Donald Trump: We Still Haven’t Discussed Amnesty for Nicolas Maduro
The Trump administration has been receptive to offering amnesty to military officials who defect from the Maduro dictatorship, but claims it still has broached the topic of amnesty for Maduro himself.
In the bilateral meeting held today between American President Donald Trump and Colombia President Iván Duque, the main issue addressed was the crisis facing Venezuela in the wake of the humanitarian disaster caused by the policies of socialist dictator Nicolás Maduro.
In the press conference held by the presidents in the White House’s Oval Office, the US president expressed that he has “great respect” for Juan Guaidó, and highlighted the marches yesterday supporting the interim president of Venezuela: “I saw the large number of people yesterday, on the streets, and during the week, there were enormous numbers,” and said that they have received “a lot of support” for what they are doing for the South American country.
Support for Guaidó
Duque said that “President Guaidó, who is the person leading the transition in Venezuela, has a great deal of support, and we need to give him more support now,” and added that the meeting that will be held by the Group of Lima in Bogota next week, will also offer a great boost to the new Venezuelan leader.
Blocking humanitarian aid
Regarding the blockade of humanitarian aid currently being carried out by Maduro, Trump affirmed that the dictatorship will not be able to block all the bridges into Venezuela, and noted that there are other places where it would be possible to enter the aid that the country so desperately needs. In addition, he stressed that he is obligated to bring “food and medicine” into Venezuela, because “people are hungry.” In reference to the general crisis at large, he argued that “this is a example of what happens when an incorrect government is in power.”
Duque took the opportunity to remind the Maduro dictatorship that “obstructing access to humanitarian aid is a crime against humanity, and we must ensure that humanitarian aid reaches the Venezuelan people.”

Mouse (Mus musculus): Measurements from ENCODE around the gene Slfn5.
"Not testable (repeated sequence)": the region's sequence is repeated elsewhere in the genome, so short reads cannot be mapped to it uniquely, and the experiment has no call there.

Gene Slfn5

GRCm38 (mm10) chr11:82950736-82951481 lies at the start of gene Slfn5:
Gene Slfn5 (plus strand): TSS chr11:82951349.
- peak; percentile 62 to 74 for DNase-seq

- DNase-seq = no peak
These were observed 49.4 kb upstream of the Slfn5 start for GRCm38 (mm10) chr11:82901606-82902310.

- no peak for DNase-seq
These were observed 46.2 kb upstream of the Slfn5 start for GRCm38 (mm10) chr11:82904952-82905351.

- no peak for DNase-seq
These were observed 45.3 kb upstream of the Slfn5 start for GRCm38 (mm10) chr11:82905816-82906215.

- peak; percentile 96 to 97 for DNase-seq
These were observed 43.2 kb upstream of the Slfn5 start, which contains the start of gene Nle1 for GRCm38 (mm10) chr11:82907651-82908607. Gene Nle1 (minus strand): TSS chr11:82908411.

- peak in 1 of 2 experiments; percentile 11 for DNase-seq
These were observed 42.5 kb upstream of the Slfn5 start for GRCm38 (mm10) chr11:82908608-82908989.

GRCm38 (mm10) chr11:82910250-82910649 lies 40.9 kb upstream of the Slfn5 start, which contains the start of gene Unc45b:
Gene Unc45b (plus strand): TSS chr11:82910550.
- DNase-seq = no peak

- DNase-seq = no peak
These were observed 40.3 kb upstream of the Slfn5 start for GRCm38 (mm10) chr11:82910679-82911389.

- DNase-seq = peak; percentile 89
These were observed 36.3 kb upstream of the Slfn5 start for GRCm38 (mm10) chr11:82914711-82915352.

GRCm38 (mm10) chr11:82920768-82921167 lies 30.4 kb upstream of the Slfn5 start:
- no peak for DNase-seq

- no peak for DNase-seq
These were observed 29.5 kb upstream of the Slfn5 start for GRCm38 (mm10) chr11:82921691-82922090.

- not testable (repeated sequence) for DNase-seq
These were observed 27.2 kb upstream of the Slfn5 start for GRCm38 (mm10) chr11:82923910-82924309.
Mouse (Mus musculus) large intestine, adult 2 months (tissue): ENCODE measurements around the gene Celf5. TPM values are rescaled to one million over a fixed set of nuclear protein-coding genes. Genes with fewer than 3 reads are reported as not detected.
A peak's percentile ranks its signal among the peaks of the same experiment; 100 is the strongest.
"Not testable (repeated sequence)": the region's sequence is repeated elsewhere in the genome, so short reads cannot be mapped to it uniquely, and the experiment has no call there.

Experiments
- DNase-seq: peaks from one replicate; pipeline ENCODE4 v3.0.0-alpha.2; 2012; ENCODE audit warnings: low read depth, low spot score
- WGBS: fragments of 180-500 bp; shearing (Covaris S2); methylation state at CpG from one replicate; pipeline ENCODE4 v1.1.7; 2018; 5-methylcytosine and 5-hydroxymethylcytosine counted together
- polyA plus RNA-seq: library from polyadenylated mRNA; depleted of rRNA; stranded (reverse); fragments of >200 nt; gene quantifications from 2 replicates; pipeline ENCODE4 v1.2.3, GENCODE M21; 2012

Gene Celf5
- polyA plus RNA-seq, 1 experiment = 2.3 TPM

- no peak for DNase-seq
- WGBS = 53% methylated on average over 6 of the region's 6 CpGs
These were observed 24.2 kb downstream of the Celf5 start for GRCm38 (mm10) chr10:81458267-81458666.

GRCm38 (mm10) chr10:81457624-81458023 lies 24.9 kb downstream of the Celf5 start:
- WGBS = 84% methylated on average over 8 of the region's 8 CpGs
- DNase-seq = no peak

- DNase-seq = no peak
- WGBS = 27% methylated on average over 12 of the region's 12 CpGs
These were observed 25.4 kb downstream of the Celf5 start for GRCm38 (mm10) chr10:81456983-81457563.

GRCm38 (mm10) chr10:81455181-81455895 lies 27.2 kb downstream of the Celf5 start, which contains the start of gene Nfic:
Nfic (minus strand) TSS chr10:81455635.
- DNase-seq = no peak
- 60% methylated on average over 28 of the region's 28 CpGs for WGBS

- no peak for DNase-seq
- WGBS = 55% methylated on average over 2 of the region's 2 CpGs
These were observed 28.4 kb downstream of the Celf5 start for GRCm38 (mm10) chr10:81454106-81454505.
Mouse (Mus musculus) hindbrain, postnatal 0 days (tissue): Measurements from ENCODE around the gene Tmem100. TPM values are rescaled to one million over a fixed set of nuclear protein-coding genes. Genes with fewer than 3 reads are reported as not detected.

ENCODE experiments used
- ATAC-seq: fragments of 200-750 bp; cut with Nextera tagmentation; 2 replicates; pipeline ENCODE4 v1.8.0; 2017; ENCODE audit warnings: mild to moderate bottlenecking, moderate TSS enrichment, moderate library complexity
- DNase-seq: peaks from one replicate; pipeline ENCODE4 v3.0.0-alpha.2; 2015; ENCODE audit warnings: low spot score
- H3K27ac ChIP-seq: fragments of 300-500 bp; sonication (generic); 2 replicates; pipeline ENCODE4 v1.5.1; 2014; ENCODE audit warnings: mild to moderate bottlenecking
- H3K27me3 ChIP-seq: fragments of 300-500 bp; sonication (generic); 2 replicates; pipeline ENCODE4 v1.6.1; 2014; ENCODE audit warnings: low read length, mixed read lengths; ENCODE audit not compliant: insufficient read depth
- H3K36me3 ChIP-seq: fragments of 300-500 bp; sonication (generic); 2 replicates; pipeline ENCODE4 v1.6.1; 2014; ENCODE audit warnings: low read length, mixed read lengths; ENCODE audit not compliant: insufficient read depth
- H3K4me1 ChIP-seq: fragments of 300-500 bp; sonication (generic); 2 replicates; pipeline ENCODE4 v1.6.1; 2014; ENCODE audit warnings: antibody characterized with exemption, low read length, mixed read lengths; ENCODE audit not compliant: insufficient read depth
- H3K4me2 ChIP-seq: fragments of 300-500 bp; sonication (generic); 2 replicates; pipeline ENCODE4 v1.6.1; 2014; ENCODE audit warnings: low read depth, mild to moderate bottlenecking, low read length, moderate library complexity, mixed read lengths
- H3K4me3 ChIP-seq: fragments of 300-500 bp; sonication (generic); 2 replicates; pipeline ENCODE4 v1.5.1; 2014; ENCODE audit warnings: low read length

He also clarified that his government is committed to serve as a bridge for receiving humanitarian aid sent by different countries and ensure that it reaches Venezuela.
When queried as to whether he had contemplated a military option for Venezuela, Trump said that there were multiple options on the table, and that he always had “options A, B, C, D and F” present. But he stressed that he has never spoken of sending military troops to Colombia. However, when questioned as to whether he planned to send 5,000 troops to the country he said “we will see”, without ruling out that possibility and showing that this could be one of the options he has in mind to free Venezuela from the Chavista dictatorship.
Amnesty for Maduro
There have been reports that the United States was willing to give amnesty to members of the Venezuelan military who decide to abandon Maduro and recognize Guaidó as their commander-in-chief. It seems that the issue of an amnesty for Maduro is not yet clear, because although Trump administration security adviser John Bolton has indicated that his government would be willing to do so, at today’s press conference the US president reported that this is something that has not yet been contemplated.
Meeting with representatives of Guaidó with the United States
Before his meeting with President Trump, Duque met with President Guaidó’s delegation to the United States. During that meeting, the Colombian president reminded Ambassador Carlos Vecchio that Colombia is committed to “continue using diplomatic means to end the usurpation, to end the dictatorship, so that the Venezuelan people can finally enjoy freedom once again.”